4 Reasons Not to Contribute To Your 401k

Despite the fact that 401ks are a great benefit a lot of companies offer to employees, there are several valid reasons to not contribute to a 401k program. Even so, many individuals choose not to contribute to a 401k because they feel intimidated by retirement accounts, or contributing regularly might not be in their best financial interests long term. Most 401ks require a certain dollar amount in order to qualify for the full employer match and a monthly contribution may be hard for those already living paycheck to paycheck. Terms and conditions for 401ks can be incredibly intimidating, and the “rules” vary from plan to plan, so it is easy to see why many opt to keep dollars in their paycheck rather than save for retirement.

SEE ALSO: 7 Things to Know About Your 401k Plan

Here are a few reasons why you shouldn’t contribute to your 401k:

1. You are in debt, and lots of it. If you are in debt you should be contributing every spare nickel and dime to paying off what you owe. The simple fact is that most credit cards or loans have a much higher interest rate than the 3-6% match your employer would kick in on contribution match for your 401k. If you take the extra money you’d put into a 401k and roll it into a snowball approach to your debt, you’ll come out better than if you spent those months or years putting money into a 401k plan.

For example: If I have $700 total each month to spend on my savings and debt repayment, but had to contribute $120 each month to get the employer match on my 401k contributions, it would take me 10 months to pay off my $5,000 credit card burden at 22% APR. If I bundled all of my money, I could pay off the debts in 8 months and start splitting the initial $700 between my 401k and emergency savings.

Once the debt is paid off, you’ll have even more money than if you’d been contributing to both to supercharge your retirement savings.

SEE ALSO: 11 Ways You’re Throwing Your Money Away

2. You haven’t set up your “financial house”. Yes, paying off debt is important. That should come first. Yes, retirement planning is important, and if we’ve learned anything from “The Great Recession” it is that we need to plan for the future. This should also include your short term future as well. Do you have savings to weather any unforeseen circumstances that might affect you or your family?

I’m talking about an emergency fund, and if you do not have one—get one. An emergency fund should be between 3-6 months of living expenses should you find yourself without a job, a medical emergency, or a big fix on your home, cars, kids, etc. Saving up that much money and not spending it may seem like a counterproductive idea, but planning for the unexpected is a great way to keep your finances on track, since you’ll never have to be derailed by a large budget-busting emergency.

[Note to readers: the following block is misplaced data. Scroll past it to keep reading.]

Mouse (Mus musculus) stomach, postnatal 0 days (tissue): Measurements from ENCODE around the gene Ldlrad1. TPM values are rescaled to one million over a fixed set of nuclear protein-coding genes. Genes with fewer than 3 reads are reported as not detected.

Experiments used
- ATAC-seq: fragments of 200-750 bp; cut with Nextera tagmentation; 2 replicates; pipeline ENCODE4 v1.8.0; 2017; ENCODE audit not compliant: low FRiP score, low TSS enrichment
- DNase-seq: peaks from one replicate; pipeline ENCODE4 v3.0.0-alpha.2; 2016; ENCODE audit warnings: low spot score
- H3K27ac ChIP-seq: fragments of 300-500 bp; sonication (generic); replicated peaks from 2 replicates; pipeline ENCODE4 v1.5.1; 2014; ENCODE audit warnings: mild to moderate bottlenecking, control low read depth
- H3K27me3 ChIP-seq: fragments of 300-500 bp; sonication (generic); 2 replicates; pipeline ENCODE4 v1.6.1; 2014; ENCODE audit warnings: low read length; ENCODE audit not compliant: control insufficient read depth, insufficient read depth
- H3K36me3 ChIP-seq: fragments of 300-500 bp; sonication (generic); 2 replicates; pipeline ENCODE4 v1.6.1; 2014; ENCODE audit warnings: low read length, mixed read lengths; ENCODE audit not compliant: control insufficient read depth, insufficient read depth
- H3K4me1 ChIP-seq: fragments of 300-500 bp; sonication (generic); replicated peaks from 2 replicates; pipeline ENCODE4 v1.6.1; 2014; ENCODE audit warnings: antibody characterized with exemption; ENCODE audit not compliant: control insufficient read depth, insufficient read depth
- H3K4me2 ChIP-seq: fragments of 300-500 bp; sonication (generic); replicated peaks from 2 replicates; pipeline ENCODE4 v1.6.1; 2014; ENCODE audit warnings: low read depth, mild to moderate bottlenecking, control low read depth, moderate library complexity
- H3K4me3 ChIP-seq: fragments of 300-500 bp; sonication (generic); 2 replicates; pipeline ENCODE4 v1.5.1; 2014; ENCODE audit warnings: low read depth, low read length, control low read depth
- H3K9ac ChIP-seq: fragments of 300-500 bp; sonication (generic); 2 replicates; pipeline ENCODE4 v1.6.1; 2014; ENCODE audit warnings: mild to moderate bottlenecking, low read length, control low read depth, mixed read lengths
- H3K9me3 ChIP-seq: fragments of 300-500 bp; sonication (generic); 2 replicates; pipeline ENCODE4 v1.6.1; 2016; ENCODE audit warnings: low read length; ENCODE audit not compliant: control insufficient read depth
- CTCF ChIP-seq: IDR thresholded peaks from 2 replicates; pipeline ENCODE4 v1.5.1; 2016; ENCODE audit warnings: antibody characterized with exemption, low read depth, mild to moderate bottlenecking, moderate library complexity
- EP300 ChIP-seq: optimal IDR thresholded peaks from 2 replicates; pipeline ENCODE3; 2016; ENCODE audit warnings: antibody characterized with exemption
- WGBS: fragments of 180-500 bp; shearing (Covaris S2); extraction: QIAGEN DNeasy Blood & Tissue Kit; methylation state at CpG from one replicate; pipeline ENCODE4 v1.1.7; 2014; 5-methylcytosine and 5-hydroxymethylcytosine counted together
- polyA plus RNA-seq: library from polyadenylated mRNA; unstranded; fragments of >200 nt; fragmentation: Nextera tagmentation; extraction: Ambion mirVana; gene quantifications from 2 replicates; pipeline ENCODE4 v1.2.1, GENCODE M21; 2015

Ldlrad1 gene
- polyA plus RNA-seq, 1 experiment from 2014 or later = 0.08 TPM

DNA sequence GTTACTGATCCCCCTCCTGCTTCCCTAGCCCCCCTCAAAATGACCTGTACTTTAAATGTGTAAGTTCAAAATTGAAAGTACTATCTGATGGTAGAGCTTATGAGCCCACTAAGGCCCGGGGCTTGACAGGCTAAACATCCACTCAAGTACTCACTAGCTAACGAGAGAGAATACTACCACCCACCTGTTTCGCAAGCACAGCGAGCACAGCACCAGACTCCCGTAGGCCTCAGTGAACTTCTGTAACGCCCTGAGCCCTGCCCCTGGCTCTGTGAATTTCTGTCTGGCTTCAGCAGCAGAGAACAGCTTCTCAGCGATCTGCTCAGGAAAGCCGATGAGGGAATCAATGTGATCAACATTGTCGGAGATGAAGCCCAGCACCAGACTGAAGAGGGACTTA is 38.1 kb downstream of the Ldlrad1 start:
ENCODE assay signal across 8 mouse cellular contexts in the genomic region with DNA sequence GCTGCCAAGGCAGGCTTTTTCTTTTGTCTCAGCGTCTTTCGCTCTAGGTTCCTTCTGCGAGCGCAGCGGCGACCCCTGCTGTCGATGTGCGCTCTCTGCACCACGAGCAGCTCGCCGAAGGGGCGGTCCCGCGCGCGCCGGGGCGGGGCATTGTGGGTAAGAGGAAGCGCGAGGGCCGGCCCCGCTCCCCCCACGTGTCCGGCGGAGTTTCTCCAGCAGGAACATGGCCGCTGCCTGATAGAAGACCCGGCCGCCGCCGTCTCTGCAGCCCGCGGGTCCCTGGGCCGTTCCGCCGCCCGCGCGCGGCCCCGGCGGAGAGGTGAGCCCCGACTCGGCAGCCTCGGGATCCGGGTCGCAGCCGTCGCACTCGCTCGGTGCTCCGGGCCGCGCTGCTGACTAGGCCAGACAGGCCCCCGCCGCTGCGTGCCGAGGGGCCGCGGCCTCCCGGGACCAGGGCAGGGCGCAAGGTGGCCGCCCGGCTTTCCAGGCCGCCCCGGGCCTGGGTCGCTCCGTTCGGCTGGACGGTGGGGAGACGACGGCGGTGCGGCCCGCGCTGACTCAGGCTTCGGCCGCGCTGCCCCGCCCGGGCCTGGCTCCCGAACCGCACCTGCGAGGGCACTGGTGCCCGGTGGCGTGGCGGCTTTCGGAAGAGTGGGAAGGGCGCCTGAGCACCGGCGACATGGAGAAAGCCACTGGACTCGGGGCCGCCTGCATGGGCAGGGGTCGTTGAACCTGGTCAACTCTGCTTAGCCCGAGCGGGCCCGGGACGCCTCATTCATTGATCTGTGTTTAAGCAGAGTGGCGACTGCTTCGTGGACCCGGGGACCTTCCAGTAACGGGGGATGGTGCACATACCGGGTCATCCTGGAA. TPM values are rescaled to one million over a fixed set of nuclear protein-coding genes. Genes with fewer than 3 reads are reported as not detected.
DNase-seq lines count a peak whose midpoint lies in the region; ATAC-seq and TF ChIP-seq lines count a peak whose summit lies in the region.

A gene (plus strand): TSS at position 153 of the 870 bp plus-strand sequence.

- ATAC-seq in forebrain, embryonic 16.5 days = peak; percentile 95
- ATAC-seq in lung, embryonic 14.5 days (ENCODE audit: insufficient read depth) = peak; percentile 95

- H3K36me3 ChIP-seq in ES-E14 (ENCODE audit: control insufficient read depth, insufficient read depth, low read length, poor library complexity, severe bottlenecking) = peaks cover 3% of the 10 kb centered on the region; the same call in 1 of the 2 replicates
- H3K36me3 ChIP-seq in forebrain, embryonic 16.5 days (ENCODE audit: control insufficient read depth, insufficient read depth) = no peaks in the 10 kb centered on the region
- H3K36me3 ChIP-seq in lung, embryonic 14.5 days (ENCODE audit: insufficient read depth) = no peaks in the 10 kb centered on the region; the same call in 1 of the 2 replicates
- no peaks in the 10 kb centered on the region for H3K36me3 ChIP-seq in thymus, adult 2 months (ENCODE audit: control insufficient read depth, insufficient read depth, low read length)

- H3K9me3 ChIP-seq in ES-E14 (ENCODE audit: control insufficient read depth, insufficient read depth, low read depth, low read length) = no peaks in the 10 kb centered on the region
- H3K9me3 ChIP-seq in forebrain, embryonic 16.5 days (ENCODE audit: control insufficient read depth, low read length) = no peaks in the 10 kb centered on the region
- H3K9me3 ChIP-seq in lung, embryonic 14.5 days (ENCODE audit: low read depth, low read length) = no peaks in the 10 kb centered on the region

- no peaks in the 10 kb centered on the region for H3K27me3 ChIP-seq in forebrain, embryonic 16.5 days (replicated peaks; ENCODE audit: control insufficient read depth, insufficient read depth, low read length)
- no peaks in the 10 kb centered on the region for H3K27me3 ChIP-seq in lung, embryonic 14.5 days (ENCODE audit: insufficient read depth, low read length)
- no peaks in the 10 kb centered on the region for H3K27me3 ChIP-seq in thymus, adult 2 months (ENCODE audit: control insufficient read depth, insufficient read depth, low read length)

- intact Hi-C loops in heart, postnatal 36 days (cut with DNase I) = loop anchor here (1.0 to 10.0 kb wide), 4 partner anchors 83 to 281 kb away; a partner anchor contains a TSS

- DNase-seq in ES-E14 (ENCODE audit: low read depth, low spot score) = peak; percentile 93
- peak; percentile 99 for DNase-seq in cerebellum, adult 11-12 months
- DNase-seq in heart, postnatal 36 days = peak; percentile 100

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3. You have other financial priorities. You can always take money out of a 401k if you need it, since it is after all, your money in your own account. Beware of doing this though, as the money gets taxed and is hit with hefty early withdrawal penalty fees. If you have other financial priorities, such as debt (see above) or wanting to save for a down payment on a house or to save for a child’s college education, it is better to put these monies into a regular savings account and halt 401k contributions, if necessary.

A home can be the single greatest financial asset a person can obtain. Aside from that, homes can also build wealth. If you pay off your mortgage early you can live in the home and not have to worry about making a house payment. Any of those extra funds could be used for a 401k or IRA plan down the road.

Keep in mind that if you are thinking of leaving the company in a few years and have not purchased your first home, you may be losing money by putting it into the 401k since you will not be eligible for the match money if you leave before you are fully vested.

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4. You do not get any employer match. Whomp. Big Whomp. The whole argument and push for employees to participate in a 401k is because they get additional “free” money in matching contributions from their employers. It is a nice option for companies to offer a 401k plan, but the company match is really the incentive to put your money into a 401k in the first place. You should still be planning for retirement, but if we are being truthful, there are better options available if you are one the unfortunate few who have an employer who does not match funds.

As we stated above, 401ks often come with nasty penalty fees if you withdraw, but there are also fees associated with plan upkeep. Since 401ks often have such limited fund selection, there are other awesome options available, like a Roth or Traditional IRA.

Unlike a Roth IRA, which you can borrow from tax-free to make a down payment on a home, a 401k is still subject to up to 10% penalty tax. In fact, a Roth IRA offers a lot more flexible options for contributions and withdrawals. A Roth IRA allows money to be withdrawn tax-free when you reach age 59 ½, but although the contribution limits are lower you can contribute to both a Roth and a 401k if fall within the regular income limits for a Roth IRA.

It is easy to make a compelling argument either for or against participating in an employer sponsored 401k program. As you can see it really depends on each individual and their circumstances. The bottom line is still the same: planning for retirement needs to start as early as possible, whether you use a 401k, or other method available.

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